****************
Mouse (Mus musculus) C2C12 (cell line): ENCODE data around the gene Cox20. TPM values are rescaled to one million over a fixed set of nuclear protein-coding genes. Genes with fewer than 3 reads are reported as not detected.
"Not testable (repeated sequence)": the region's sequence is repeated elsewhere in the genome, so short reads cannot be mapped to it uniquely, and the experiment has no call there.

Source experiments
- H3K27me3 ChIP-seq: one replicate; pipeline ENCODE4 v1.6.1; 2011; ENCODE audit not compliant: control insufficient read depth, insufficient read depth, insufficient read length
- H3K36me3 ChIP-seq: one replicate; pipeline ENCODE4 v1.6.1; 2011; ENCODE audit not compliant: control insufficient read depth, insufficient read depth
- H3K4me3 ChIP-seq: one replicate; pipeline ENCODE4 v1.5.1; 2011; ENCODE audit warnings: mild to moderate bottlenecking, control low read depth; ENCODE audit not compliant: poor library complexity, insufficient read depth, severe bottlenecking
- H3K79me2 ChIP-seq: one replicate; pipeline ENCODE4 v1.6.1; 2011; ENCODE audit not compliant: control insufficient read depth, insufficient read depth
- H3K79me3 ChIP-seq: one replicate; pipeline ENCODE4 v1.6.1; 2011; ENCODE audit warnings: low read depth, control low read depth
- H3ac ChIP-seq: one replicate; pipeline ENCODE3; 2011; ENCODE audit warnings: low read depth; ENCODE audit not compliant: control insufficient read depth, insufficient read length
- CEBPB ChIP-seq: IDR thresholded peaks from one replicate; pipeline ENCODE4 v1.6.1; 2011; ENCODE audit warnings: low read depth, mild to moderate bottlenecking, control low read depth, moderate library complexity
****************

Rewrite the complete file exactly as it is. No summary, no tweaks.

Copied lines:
Mouse (Mus musculus) C2C12 (cell line): ENCODE data around the gene Cox20. TPM values are rescaled to one million over a fixed set of nuclear protein-coding genes. Genes with fewer than 3 reads are reported as not detected.
"Not testable (repeated sequence)": the region's sequence is repeated elsewhere in the genome, so short reads cannot be mapped to it uniquely, and the experiment has no call there.

Source experiments
- H3K27me3 ChIP-seq: one replicate; pipeline ENCODE4 v1.6.1; 2011; ENCODE audit not compliant: control insufficient read depth, insufficient read depth, insufficient read length
- H3K36me3 ChIP-seq: one replicate; pipeline ENCODE4 v1.6.1; 2011; ENCODE audit not compliant: control insufficient read depth, insufficient read depth
- H3K4me3 ChIP-seq: one replicate; pipeline ENCODE4 v1.5.1; 2011; ENCODE audit warnings: mild to moderate bottlenecking, control low read depth; ENCODE audit not compliant: poor library complexity, insufficient read depth, severe bottlenecking
- H3K79me2 ChIP-seq: one replicate; pipeline ENCODE4 v1.6.1; 2011; ENCODE audit not compliant: control insufficient read depth, insufficient read depth
- H3K79me3 ChIP-seq: one replicate; pipeline ENCODE4 v1.6.1; 2011; ENCODE audit warnings: low read depth, control low read depth
- H3ac ChIP-seq: one replicate; pipeline ENCODE3; 2011; ENCODE audit warnings: low read depth; ENCODE audit not compliant: control insufficient read depth, insufficient read length
- CEBPB ChIP-seq: IDR thresholded peaks from one replicate; pipeline ENCODE4 v1.6.1; 2011; ENCODE audit warnings: low read depth, mild to moderate bottlenecking, control low read depth, moderate library complexity